Dr. Schanberg and Dr. Tiffany Martini Field, a psychologist at the University of Miami School of Medicine, met at an NIH study section later that year and shared their research. Dr. Field worked in pediatrics and was conducting research on stimulating premature infants to help them grow. She was interested in whether the Duke group’s results had implications for human infants, and she followed up with Dr. Schanberg’s team to better understand their work. Later that same year, Dr. Field, in a landmark study funded by NIH’s National Institute of Mental Health (NIMH), demonstrated that using similar tactile stimulation in human preterm infants, what is now called “infant massage,” also had immediate positive effects: greater growth rates, increased alertness, and a shorter hospital stay (an average of six days shorter), despite the fact that the massaged infants were not consuming more food than those not receiving the massage.

Dr. Field did not set out to develop infant massage as a national health care cost savings measure. Her goal was to help save and improve the lives of babies born too sick or too soon to face the world outside of the NICU, and she was very successful in that regard. Her success did, however, also result in enormous cost savings. A recent analysis estimates that these savings amount to about $10,000 per infant, resulting in a nationwide annual health care savings of $4.7 billion. Infant massage therapy is now used by close to 40 percent of NICU’s nationwide, a number that is steadily increasing.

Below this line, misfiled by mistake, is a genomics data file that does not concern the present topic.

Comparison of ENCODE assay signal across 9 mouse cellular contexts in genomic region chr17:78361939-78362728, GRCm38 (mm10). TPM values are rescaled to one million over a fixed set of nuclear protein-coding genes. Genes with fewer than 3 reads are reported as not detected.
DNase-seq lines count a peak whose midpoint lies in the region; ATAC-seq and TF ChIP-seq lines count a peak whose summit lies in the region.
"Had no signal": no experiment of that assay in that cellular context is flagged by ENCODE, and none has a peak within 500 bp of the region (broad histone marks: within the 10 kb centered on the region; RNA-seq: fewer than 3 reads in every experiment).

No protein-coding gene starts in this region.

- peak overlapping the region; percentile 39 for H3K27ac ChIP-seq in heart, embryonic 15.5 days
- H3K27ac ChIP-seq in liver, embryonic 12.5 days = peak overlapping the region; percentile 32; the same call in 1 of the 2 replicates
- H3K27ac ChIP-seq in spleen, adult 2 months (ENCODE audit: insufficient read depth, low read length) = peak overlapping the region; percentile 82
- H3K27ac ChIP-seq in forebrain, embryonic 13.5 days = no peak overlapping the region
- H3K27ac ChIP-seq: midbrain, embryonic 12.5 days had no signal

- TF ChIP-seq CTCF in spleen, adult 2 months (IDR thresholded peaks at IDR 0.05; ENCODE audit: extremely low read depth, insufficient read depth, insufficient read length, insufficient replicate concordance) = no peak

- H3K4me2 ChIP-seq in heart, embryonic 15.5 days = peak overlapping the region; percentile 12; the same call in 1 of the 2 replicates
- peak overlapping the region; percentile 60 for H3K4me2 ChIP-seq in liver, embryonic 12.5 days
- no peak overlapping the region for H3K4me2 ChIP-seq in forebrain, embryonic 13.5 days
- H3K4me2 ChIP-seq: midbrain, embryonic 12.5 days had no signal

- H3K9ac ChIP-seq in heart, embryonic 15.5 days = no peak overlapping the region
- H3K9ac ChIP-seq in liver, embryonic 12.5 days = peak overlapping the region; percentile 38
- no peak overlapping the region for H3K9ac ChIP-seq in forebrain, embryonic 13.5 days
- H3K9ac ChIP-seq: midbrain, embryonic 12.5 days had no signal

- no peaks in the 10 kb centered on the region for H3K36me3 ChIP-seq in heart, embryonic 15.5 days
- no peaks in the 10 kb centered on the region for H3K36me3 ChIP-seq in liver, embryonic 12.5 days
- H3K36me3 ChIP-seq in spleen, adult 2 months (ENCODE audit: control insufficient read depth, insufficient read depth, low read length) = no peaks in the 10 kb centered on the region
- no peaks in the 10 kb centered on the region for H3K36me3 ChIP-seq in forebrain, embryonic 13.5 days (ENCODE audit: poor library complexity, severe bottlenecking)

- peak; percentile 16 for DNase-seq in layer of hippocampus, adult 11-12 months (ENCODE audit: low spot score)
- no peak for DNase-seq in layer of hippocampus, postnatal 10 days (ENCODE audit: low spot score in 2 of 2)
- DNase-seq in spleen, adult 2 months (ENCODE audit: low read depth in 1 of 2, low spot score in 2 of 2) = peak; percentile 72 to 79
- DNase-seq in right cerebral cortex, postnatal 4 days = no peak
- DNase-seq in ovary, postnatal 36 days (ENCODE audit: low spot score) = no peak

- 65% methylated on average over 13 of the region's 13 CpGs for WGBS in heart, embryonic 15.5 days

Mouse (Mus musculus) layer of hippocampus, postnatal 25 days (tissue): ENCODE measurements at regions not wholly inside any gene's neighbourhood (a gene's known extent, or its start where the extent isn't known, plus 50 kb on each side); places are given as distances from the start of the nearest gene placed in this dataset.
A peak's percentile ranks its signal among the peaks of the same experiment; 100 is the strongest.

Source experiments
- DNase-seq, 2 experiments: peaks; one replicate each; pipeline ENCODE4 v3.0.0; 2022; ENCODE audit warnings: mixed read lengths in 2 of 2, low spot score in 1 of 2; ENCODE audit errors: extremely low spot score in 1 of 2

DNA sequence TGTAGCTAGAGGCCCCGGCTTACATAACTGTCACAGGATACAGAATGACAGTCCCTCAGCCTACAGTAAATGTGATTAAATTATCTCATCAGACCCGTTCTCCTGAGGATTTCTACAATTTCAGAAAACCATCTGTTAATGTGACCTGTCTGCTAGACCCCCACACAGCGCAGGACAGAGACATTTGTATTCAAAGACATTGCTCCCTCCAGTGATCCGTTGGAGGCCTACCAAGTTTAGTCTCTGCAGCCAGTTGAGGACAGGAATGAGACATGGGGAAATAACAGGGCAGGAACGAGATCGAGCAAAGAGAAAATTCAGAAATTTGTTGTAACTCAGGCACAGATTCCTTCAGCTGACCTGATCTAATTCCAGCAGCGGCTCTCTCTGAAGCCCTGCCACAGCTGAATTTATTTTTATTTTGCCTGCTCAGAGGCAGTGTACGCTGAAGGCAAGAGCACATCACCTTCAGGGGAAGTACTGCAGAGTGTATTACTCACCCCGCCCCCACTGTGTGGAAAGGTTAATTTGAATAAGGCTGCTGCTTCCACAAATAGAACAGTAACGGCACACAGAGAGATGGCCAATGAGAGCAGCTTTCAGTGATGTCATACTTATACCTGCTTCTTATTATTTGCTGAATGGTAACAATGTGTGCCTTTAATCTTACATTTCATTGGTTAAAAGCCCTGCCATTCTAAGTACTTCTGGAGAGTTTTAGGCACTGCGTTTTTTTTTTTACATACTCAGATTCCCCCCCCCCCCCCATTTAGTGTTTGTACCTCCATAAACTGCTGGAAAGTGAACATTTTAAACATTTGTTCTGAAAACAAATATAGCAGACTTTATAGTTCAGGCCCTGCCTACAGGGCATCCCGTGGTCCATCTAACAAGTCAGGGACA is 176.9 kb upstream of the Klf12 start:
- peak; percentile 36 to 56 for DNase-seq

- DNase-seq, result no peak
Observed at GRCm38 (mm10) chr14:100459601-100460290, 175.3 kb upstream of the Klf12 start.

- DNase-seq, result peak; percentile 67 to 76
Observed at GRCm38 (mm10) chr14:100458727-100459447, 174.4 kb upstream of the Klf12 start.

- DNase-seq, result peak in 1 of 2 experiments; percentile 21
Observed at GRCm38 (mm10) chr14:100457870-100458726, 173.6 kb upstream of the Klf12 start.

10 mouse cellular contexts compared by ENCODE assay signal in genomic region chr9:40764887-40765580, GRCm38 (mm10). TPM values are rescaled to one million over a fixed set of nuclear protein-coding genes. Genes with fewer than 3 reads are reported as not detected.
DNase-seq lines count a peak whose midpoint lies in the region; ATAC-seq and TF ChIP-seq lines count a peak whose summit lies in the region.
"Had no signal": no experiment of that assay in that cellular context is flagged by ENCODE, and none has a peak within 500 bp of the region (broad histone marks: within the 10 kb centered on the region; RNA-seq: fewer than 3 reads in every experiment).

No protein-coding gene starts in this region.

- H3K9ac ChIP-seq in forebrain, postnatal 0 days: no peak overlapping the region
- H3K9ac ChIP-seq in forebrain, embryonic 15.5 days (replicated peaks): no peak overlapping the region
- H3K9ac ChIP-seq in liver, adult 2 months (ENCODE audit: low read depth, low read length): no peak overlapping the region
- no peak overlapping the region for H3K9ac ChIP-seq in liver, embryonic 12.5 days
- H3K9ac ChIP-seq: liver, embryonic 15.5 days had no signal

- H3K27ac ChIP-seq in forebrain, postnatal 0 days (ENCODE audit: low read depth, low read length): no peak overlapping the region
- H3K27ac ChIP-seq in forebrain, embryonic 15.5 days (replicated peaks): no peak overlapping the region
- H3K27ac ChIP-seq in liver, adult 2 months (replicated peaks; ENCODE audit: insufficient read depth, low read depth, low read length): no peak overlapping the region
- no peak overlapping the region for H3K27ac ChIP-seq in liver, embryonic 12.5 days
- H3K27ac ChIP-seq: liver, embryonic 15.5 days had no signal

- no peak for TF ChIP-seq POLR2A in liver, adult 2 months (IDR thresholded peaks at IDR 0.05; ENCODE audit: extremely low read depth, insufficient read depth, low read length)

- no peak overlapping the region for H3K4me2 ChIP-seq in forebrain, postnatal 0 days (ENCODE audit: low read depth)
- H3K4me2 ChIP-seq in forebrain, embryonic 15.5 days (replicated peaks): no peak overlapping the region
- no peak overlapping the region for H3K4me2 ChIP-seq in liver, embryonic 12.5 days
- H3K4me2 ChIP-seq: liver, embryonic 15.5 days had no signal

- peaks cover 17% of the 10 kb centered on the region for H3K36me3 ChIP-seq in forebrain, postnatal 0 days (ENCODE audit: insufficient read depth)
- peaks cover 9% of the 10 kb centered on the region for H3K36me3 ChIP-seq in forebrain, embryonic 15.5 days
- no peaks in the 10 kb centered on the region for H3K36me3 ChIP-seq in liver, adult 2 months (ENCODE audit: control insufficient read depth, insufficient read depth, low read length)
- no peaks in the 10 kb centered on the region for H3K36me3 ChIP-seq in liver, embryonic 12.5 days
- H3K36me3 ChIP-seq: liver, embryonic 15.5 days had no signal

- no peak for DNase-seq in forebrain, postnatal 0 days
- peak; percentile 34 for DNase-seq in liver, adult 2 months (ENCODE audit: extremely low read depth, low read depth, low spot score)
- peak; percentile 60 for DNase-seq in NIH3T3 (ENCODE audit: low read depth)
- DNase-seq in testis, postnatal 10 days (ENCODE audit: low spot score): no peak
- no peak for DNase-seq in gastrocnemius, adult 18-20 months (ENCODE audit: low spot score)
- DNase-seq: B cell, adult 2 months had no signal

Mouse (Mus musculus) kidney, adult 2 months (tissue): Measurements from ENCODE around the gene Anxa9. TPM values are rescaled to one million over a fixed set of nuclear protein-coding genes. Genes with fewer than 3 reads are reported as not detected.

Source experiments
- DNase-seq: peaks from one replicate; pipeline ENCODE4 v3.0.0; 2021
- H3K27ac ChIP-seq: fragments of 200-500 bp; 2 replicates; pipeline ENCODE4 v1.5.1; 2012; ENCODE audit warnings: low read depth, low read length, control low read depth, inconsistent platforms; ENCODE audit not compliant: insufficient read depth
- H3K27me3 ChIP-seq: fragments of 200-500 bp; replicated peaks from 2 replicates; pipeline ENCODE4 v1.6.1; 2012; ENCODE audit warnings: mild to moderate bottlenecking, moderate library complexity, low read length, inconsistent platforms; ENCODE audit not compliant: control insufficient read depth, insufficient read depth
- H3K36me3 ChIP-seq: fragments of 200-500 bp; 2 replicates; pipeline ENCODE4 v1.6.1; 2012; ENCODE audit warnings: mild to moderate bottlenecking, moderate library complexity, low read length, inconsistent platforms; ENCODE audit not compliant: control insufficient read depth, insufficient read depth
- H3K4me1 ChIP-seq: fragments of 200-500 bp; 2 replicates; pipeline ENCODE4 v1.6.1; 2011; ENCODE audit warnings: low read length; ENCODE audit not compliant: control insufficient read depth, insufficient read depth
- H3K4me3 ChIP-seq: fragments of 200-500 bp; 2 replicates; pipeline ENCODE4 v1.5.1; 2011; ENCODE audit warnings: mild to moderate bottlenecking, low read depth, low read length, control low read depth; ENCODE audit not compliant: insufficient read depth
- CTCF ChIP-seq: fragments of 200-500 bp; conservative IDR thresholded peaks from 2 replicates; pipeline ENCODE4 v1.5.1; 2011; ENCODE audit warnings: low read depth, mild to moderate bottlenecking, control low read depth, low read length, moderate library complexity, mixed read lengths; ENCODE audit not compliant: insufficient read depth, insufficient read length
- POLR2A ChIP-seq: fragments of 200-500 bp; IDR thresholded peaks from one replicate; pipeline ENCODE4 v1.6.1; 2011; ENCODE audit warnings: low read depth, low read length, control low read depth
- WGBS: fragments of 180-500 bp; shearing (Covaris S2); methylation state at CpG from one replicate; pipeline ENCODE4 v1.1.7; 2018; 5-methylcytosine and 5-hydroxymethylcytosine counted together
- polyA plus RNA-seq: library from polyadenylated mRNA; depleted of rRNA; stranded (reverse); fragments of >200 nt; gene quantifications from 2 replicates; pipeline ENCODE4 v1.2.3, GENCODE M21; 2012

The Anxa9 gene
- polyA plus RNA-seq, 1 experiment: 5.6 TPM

Dr. Field went on to serve as director of the Touch Research Institute and Professor in the Department of Pediatrics, Psychology and Psychiatry at the University of Miami School of Medicine. Additional studies by her and others around the world have continued to show beneficial outcomes of infant massage as well as revealing the underlying physiological mechanisms involved. Dr. Schanberg and Dr. Kuhn collaborated with her, continuing to use insights from the animal work to explore potential physiological and hormonal mechanisms responsible for the benefits of touch in human infants. Her work has been funded by NIMH as well as the National Institute of Child Health and Human Development, the National Center for Complementary and Alternative Medicine, and Johnson and Johnson.

Drs. Kuhn and Evoniuk both earned Ph.D.’s at Duke. Dr. Kuhn is a professor of pharmacology and cancer biology at the Duke School of Medicine. Dr. Evoniuk is Director of Publication Practices for GlaxoSmithKline. Dr. Schanberg, who passed away in 2009, is fondly remembered by Drs. Field and Evoniuk and his other former graduate students – indeed, Dr. Kuhn had the privilege of being in his first group of graduate students and lab workers.

“Federal tax dollars fund rat massage” could easily have been a scandalous-sounding headline in the 1970’s. Today, it is yet another lesson in how odd-sounding research can lead to extraordinary benefits for society. These four scientists, instead of being criticized, are being honored with the Golden Goose Award.